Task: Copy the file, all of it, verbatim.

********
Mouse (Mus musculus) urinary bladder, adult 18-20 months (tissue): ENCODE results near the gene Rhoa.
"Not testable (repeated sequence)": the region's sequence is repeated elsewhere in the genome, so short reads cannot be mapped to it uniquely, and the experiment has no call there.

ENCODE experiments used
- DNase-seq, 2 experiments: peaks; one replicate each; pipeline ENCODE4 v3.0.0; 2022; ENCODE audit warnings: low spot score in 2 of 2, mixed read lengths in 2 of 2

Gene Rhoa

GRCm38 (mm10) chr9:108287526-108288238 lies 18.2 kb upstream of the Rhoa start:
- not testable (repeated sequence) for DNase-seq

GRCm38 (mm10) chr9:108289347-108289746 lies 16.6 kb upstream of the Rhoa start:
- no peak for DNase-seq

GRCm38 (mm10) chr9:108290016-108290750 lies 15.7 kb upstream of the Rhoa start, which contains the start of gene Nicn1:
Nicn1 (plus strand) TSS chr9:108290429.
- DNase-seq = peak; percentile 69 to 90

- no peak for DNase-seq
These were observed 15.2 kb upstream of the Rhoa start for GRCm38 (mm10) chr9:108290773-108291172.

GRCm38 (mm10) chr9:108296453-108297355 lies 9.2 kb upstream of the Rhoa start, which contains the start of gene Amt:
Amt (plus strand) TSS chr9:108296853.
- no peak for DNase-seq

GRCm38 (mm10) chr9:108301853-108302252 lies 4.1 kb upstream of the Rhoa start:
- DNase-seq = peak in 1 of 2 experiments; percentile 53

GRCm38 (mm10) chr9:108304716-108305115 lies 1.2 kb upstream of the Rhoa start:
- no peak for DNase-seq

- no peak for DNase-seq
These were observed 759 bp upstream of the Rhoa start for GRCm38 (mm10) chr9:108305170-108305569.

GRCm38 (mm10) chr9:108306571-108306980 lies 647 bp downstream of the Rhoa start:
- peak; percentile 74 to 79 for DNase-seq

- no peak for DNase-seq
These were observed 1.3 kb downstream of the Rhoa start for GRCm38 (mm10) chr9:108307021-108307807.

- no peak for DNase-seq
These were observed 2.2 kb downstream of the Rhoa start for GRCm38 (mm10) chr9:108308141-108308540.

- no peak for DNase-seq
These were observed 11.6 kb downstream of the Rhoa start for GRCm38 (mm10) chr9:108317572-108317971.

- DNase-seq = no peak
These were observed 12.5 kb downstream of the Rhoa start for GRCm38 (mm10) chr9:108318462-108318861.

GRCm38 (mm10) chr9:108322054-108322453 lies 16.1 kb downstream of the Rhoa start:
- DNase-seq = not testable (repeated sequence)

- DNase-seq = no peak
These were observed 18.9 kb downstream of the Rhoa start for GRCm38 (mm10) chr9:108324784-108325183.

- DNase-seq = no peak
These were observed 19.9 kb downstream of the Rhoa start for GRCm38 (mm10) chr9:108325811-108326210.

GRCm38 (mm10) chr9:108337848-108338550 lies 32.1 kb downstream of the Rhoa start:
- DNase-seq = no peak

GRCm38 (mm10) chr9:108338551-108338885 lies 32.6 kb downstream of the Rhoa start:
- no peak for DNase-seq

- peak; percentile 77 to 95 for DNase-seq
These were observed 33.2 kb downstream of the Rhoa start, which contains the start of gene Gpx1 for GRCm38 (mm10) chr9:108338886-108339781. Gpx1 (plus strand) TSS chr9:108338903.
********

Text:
Mouse (Mus musculus) urinary bladder, adult 18-20 months (tissue): ENCODE results near the gene Rhoa.
"Not testable (repeated sequence)": the region's sequence is repeated elsewhere in the genome, so short reads cannot be mapped to it uniquely, and the experiment has no call there.

ENCODE experiments used
- DNase-seq, 2 experiments: peaks; one replicate each; pipeline ENCODE4 v3.0.0; 2022; ENCODE audit warnings: low spot score in 2 of 2, mixed read lengths in 2 of 2

Gene Rhoa

GRCm38 (mm10) chr9:108287526-108288238 lies 18.2 kb upstream of the Rhoa start:
- not testable (repeated sequence) for DNase-seq

GRCm38 (mm10) chr9:108289347-108289746 lies 16.6 kb upstream of the Rhoa start:
- no peak for DNase-seq

GRCm38 (mm10) chr9:108290016-108290750 lies 15.7 kb upstream of the Rhoa start, which contains the start of gene Nicn1:
Nicn1 (plus strand) TSS chr9:108290429.
- DNase-seq = peak; percentile 69 to 90

- no peak for DNase-seq
These were observed 15.2 kb upstream of the Rhoa start for GRCm38 (mm10) chr9:108290773-108291172.

GRCm38 (mm10) chr9:108296453-108297355 lies 9.2 kb upstream of the Rhoa start, which contains the start of gene Amt:
Amt (plus strand) TSS chr9:108296853.
- no peak for DNase-seq

GRCm38 (mm10) chr9:108301853-108302252 lies 4.1 kb upstream of the Rhoa start:
- DNase-seq = peak in 1 of 2 experiments; percentile 53

GRCm38 (mm10) chr9:108304716-108305115 lies 1.2 kb upstream of the Rhoa start:
- no peak for DNase-seq

- no peak for DNase-seq
These were observed 759 bp upstream of the Rhoa start for GRCm38 (mm10) chr9:108305170-108305569.

GRCm38 (mm10) chr9:108306571-108306980 lies 647 bp downstream of the Rhoa start:
- peak; percentile 74 to 79 for DNase-seq

- no peak for DNase-seq
These were observed 1.3 kb downstream of the Rhoa start for GRCm38 (mm10) chr9:108307021-108307807.

- no peak for DNase-seq
These were observed 2.2 kb downstream of the Rhoa start for GRCm38 (mm10) chr9:108308141-108308540.

- no peak for DNase-seq
These were observed 11.6 kb downstream of the Rhoa start for GRCm38 (mm10) chr9:108317572-108317971.

- DNase-seq = no peak
These were observed 12.5 kb downstream of the Rhoa start for GRCm38 (mm10) chr9:108318462-108318861.

GRCm38 (mm10) chr9:108322054-108322453 lies 16.1 kb downstream of the Rhoa start:
- DNase-seq = not testable (repeated sequence)

- DNase-seq = no peak
These were observed 18.9 kb downstream of the Rhoa start for GRCm38 (mm10) chr9:108324784-108325183.

- DNase-seq = no peak
These were observed 19.9 kb downstream of the Rhoa start for GRCm38 (mm10) chr9:108325811-108326210.

GRCm38 (mm10) chr9:108337848-108338550 lies 32.1 kb downstream of the Rhoa start:
- DNase-seq = no peak

GRCm38 (mm10) chr9:108338551-108338885 lies 32.6 kb downstream of the Rhoa start:
- no peak for DNase-seq

- peak; percentile 77 to 95 for DNase-seq
These were observed 33.2 kb downstream of the Rhoa start, which contains the start of gene Gpx1 for GRCm38 (mm10) chr9:108338886-108339781. Gpx1 (plus strand) TSS chr9:108338903.